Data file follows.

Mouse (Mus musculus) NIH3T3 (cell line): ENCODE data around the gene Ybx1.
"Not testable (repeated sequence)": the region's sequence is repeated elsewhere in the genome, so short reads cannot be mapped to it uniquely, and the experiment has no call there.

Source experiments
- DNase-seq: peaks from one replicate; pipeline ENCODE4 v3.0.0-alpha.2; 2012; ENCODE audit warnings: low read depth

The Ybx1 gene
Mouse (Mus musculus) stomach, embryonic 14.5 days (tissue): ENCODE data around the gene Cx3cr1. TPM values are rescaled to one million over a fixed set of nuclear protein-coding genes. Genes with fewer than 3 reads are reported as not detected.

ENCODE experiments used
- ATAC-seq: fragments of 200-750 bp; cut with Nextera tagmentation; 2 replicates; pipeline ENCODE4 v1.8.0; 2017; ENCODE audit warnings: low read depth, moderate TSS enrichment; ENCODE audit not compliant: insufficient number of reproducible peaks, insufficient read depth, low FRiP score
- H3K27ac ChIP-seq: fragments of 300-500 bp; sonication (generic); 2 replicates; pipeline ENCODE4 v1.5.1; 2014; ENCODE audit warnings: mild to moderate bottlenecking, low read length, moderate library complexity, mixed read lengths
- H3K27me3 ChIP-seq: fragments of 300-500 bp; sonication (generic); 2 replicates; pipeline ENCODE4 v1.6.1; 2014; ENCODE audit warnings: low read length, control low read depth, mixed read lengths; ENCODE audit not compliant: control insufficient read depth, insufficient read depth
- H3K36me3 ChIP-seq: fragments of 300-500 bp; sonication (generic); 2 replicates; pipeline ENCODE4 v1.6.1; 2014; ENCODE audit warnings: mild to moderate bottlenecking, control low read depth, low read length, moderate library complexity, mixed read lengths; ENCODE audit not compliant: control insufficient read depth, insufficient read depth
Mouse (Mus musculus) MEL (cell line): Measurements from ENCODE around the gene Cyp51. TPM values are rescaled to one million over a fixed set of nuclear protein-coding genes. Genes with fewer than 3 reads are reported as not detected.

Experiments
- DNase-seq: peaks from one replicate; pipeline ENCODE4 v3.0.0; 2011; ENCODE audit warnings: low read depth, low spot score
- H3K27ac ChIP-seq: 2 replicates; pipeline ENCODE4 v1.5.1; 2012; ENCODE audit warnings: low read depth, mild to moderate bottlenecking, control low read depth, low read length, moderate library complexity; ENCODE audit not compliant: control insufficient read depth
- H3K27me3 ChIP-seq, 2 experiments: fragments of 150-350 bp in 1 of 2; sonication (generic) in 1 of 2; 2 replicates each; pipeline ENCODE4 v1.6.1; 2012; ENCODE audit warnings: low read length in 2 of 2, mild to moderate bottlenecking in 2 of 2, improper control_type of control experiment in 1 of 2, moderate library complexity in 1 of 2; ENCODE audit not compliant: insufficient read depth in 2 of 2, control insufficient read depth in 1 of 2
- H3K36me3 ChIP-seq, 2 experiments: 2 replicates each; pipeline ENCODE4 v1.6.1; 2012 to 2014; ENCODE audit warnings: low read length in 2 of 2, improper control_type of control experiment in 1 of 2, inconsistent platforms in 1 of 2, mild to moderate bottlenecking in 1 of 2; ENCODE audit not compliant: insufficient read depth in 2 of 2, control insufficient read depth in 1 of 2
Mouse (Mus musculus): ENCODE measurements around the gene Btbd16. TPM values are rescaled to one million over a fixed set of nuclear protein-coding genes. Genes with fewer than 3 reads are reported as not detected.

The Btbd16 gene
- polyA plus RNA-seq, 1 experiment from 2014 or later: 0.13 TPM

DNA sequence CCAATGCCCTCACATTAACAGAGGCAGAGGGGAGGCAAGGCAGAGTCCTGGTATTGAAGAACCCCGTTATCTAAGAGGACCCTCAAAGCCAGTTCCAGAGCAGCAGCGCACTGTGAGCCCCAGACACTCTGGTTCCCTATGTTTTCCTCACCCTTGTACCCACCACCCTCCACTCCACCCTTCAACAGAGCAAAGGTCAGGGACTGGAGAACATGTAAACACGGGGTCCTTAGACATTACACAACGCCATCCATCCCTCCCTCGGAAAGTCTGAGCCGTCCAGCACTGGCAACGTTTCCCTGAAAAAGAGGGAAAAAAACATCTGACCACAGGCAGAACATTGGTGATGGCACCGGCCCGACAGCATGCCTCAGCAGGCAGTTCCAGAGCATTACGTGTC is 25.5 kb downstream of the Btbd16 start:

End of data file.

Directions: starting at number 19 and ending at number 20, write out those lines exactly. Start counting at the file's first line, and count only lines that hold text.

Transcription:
The Btbd16 gene
- polyA plus RNA-seq, 1 experiment from 2014 or later: 0.13 TPM